Type of Document Dissertation Author Drezek, Kathryne Margaret URN etd-09242008-101920 Title The Intellectual Impact of Interdisciplinarity: A Series of Studies of Graduate Students and Faculty Engaged in Interdisciplinary Scholarship Degree PhD Department Teaching and Learning Advisory Committee
Advisor Name Title Doolittle, Peter E. Committee Chair Brandt, Carol Committee Member Fowler, Shelli B. Committee Member Wildman, Terry M. Committee Member Keywords
- faculty learning
- faculty work
- learning outcomes
- graduate education
Date of Defense 2008-09-09 Availability unrestricted AbstractWhile disciplinarity still dominates college and university life, enthusiasm for interdisciplinary approaches has increased over the past three decades. Proponents often present interdisciplinarity as an a priori good, but scholars have noted that we have not yet sufficiently evaluated the efficacy of interdisciplinary initiatives. Most assessments of interdisciplinary initiatives have focused on tangible outcomes such as grants, papers, and patents. This is an unfortunate critical gap in the examination of interdisciplinarity, as it is possible that engagement in interdisciplinary activities changes student and faculty thinking in significant ways. This dissertation proposes to address the gap in the examination of interdisciplinarity regarding interdisciplinary learning outcomes by investigating the intellectual impact of interdisciplinary initiatives on students and faculty.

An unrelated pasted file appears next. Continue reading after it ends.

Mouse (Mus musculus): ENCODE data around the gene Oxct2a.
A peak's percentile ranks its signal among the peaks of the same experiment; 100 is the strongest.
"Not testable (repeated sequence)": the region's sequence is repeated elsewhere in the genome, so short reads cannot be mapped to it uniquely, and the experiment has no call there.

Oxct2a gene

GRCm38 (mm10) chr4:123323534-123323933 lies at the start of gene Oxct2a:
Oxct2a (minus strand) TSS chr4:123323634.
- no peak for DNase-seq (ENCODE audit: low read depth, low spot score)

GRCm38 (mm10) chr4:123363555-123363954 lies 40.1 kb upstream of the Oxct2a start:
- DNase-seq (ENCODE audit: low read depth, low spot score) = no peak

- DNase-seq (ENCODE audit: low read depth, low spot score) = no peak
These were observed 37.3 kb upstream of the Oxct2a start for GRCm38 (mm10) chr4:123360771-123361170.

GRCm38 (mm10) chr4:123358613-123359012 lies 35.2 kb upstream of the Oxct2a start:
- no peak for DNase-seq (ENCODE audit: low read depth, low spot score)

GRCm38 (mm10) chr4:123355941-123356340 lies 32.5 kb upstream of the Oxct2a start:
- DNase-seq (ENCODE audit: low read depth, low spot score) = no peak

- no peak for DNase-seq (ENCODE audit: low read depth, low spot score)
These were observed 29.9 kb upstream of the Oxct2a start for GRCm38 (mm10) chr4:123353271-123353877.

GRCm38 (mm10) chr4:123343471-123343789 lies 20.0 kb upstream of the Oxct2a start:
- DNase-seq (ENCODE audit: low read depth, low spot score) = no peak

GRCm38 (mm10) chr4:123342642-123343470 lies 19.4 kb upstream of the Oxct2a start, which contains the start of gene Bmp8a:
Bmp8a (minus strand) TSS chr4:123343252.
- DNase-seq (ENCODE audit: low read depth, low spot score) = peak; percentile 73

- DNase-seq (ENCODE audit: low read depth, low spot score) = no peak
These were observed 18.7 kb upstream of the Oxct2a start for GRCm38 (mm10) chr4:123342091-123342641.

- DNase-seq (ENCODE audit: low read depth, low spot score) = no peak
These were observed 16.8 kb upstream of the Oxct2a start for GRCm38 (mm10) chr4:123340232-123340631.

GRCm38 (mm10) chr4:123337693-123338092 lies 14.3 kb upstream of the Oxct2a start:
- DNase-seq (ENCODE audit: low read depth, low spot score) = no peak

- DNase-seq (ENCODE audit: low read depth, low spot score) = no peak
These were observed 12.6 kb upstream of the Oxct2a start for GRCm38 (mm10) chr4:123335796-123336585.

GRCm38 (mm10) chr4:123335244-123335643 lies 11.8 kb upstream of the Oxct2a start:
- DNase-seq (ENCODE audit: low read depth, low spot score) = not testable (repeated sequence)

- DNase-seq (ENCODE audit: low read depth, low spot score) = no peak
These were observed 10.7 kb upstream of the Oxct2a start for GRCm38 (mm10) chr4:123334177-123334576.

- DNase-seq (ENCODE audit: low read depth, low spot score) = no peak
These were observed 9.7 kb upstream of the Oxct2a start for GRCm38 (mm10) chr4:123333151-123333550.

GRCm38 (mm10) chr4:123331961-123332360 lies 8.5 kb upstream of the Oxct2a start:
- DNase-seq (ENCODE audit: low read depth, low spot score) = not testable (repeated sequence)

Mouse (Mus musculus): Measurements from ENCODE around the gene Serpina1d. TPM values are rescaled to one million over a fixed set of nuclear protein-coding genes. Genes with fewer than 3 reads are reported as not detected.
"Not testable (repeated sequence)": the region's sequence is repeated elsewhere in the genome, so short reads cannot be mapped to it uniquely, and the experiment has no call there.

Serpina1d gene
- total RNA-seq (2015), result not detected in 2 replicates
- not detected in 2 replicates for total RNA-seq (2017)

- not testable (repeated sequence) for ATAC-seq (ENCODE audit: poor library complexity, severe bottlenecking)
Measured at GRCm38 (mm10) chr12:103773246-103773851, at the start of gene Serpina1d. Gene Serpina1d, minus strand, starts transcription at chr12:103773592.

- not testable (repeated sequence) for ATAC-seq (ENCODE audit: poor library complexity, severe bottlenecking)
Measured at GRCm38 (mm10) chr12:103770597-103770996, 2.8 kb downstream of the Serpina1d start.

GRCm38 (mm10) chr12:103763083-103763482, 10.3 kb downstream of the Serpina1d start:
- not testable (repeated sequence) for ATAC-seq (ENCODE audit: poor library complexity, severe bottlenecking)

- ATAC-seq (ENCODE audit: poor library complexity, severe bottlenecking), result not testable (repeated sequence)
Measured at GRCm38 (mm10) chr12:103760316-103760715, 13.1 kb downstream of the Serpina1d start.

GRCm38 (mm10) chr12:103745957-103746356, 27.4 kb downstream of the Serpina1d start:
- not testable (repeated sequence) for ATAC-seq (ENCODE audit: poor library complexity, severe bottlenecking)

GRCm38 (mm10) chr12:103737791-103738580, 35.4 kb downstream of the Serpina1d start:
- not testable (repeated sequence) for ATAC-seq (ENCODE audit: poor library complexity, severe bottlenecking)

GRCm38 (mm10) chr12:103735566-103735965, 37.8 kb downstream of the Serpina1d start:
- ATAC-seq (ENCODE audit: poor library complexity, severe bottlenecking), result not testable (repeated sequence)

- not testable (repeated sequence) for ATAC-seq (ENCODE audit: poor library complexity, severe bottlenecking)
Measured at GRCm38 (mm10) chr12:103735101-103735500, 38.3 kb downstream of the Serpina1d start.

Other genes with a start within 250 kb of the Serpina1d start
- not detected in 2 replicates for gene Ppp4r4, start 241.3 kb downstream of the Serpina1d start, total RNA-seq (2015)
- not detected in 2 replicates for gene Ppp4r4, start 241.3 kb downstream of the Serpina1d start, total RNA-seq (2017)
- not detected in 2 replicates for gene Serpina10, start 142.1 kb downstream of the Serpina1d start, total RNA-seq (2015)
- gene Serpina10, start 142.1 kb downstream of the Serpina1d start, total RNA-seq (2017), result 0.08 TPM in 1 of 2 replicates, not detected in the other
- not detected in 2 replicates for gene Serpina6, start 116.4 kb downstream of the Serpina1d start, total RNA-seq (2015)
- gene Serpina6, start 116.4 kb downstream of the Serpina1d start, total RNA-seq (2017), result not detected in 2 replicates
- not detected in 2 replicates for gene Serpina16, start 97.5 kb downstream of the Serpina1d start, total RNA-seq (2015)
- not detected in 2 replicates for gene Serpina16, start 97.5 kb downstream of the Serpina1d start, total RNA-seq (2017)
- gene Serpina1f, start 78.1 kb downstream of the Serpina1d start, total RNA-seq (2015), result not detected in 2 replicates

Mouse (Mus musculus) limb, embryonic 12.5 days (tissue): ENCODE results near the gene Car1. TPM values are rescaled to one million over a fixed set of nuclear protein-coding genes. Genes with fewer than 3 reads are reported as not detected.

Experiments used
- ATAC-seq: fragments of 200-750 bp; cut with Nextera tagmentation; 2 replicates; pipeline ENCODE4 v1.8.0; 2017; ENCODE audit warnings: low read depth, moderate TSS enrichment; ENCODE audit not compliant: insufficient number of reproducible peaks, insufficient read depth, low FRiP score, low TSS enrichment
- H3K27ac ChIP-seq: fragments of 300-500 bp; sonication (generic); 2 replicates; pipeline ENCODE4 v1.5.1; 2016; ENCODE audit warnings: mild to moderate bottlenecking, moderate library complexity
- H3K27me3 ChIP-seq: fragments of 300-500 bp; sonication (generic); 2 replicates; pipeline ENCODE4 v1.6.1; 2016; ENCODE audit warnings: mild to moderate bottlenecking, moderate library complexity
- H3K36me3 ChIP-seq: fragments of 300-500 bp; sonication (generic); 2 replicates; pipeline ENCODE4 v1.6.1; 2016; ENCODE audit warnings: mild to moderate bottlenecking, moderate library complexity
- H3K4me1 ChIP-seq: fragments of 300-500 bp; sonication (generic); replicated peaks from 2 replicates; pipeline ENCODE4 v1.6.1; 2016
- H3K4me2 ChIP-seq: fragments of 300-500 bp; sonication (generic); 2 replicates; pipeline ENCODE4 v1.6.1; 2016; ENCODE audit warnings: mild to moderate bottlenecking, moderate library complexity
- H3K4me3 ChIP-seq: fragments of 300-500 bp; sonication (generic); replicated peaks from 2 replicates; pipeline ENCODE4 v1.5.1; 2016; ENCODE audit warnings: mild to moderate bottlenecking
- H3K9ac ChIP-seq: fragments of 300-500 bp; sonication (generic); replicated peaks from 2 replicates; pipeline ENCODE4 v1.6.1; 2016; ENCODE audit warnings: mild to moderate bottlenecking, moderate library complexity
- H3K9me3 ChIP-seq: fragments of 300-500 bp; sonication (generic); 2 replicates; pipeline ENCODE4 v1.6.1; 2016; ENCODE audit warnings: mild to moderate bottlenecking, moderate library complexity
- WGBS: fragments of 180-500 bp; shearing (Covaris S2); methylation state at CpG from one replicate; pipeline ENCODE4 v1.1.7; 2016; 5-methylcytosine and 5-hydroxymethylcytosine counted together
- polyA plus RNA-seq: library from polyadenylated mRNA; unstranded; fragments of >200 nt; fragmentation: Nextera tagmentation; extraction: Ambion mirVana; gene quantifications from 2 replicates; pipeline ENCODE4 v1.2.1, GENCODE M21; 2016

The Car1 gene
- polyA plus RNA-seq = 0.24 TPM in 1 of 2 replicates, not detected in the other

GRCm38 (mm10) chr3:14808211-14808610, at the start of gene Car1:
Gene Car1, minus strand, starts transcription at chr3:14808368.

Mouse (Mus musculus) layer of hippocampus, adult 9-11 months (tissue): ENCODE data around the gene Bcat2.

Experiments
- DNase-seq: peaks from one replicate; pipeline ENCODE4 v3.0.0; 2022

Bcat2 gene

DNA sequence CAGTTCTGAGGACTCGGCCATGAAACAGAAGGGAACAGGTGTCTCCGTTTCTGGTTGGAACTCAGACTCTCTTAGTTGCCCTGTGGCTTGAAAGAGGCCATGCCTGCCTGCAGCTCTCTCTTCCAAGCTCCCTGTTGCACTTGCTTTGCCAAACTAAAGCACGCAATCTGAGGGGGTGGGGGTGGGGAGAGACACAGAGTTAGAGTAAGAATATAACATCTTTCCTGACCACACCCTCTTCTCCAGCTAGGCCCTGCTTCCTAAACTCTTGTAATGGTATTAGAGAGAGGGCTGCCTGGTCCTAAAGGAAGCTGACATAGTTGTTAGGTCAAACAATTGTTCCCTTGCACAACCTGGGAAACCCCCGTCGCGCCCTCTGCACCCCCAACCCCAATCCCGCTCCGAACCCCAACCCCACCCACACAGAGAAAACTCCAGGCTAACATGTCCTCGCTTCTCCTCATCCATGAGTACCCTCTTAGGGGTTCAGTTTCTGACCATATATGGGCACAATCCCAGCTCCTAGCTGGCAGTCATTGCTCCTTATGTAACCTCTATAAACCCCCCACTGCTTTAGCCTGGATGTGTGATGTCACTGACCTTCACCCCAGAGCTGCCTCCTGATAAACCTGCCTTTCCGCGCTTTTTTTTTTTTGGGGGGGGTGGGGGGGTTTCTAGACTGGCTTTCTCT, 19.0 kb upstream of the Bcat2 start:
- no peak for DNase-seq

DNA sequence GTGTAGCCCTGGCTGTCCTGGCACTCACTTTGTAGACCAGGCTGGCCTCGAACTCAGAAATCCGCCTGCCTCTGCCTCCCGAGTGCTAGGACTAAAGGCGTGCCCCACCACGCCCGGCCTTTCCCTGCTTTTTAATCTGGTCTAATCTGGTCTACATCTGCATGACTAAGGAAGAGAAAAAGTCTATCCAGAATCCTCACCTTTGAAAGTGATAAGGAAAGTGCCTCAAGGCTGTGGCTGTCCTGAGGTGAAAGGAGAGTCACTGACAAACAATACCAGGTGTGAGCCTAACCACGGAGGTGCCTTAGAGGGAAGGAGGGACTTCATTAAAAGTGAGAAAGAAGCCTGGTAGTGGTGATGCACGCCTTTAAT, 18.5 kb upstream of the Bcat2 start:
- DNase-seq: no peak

Utilizing a manuscript approach for the dissertation experience, this series of qualitative studies is organized around three areas of inquiry related to learning in interdisciplinary contexts: (a) how systematic interdisciplinary training affect doctoral students’ epistemic beliefs, that is, how they view the construction of knowledge and the nature of scholarship; (b) what faculty learn from engaging in interdisciplinary research initiatives, and what tools mediate this interdisciplinary learning process; and (c) whether an interdisciplinary training effort promotes the creation of an alternative community of practice for participating students and faculty.
The studies were part of a larger mixed methods assessment of the efficacy of the EIGER program. Participants were selected based upon their affiliation with one specific interdisciplinary graduate training initiative, the EIGER program, at Virginia Tech, and came from the hard sciences, engineering, and social sciences. Informed by grounded theory, analysis of the data revealed that both graduate students and faculty achieve interdisciplinary understanding as a result of their interdisciplinary training and research experiences. Furthermore, faculty interdisciplinary learning is mediated by other people and two categories of tools, problem platforms and solution mechanisms, and is achieved by both borrowing and lending of disciplinary expertise. Finally, results suggest that programs like the EIGER may constitute emerging communities of practice that serve as alternatives to traditional disciplinary communities.
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